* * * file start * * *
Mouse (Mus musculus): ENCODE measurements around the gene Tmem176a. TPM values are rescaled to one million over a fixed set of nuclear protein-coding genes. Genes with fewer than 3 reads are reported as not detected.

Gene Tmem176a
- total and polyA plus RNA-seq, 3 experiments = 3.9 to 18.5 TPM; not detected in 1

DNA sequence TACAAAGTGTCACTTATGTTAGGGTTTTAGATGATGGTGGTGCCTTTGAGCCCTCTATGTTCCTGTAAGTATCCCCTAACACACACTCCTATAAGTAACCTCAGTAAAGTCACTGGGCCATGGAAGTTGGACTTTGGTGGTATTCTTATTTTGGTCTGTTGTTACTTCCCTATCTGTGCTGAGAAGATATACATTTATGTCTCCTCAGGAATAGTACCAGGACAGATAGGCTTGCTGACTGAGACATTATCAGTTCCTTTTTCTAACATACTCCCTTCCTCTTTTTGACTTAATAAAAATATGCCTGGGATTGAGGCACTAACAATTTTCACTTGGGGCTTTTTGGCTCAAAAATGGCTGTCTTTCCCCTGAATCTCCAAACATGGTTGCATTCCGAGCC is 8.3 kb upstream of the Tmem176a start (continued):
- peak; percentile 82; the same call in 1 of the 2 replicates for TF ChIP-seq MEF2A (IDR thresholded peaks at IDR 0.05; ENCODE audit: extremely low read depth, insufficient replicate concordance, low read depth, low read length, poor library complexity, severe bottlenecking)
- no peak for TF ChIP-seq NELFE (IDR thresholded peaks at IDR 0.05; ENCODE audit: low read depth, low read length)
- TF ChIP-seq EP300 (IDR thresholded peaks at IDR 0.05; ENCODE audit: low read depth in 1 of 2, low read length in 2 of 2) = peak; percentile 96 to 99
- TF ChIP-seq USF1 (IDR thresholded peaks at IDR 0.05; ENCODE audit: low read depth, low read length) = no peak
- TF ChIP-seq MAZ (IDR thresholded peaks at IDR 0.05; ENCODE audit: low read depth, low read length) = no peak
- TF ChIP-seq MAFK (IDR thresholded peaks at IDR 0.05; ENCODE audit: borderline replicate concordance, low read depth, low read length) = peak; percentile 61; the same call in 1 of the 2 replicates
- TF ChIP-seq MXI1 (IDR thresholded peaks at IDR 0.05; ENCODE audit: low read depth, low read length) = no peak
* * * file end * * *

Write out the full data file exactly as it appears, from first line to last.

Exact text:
Mouse (Mus musculus): ENCODE measurements around the gene Tmem176a. TPM values are rescaled to one million over a fixed set of nuclear protein-coding genes. Genes with fewer than 3 reads are reported as not detected.

Gene Tmem176a
- total and polyA plus RNA-seq, 3 experiments = 3.9 to 18.5 TPM; not detected in 1

DNA sequence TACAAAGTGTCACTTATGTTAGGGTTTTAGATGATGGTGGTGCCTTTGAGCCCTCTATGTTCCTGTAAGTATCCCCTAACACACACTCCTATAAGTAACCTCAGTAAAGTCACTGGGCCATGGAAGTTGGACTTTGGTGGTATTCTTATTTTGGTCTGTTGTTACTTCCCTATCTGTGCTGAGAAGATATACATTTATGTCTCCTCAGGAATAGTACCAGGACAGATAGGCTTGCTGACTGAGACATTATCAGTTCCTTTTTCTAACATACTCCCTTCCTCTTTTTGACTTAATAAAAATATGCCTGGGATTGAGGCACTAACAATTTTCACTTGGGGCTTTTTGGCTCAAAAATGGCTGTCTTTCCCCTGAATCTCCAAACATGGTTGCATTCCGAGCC is 8.3 kb upstream of the Tmem176a start (continued):
- peak; percentile 82; the same call in 1 of the 2 replicates for TF ChIP-seq MEF2A (IDR thresholded peaks at IDR 0.05; ENCODE audit: extremely low read depth, insufficient replicate concordance, low read depth, low read length, poor library complexity, severe bottlenecking)
- no peak for TF ChIP-seq NELFE (IDR thresholded peaks at IDR 0.05; ENCODE audit: low read depth, low read length)
- TF ChIP-seq EP300 (IDR thresholded peaks at IDR 0.05; ENCODE audit: low read depth in 1 of 2, low read length in 2 of 2) = peak; percentile 96 to 99
- TF ChIP-seq USF1 (IDR thresholded peaks at IDR 0.05; ENCODE audit: low read depth, low read length) = no peak
- TF ChIP-seq MAZ (IDR thresholded peaks at IDR 0.05; ENCODE audit: low read depth, low read length) = no peak
- TF ChIP-seq MAFK (IDR thresholded peaks at IDR 0.05; ENCODE audit: borderline replicate concordance, low read depth, low read length) = peak; percentile 61; the same call in 1 of the 2 replicates
- TF ChIP-seq MXI1 (IDR thresholded peaks at IDR 0.05; ENCODE audit: low read depth, low read length) = no peak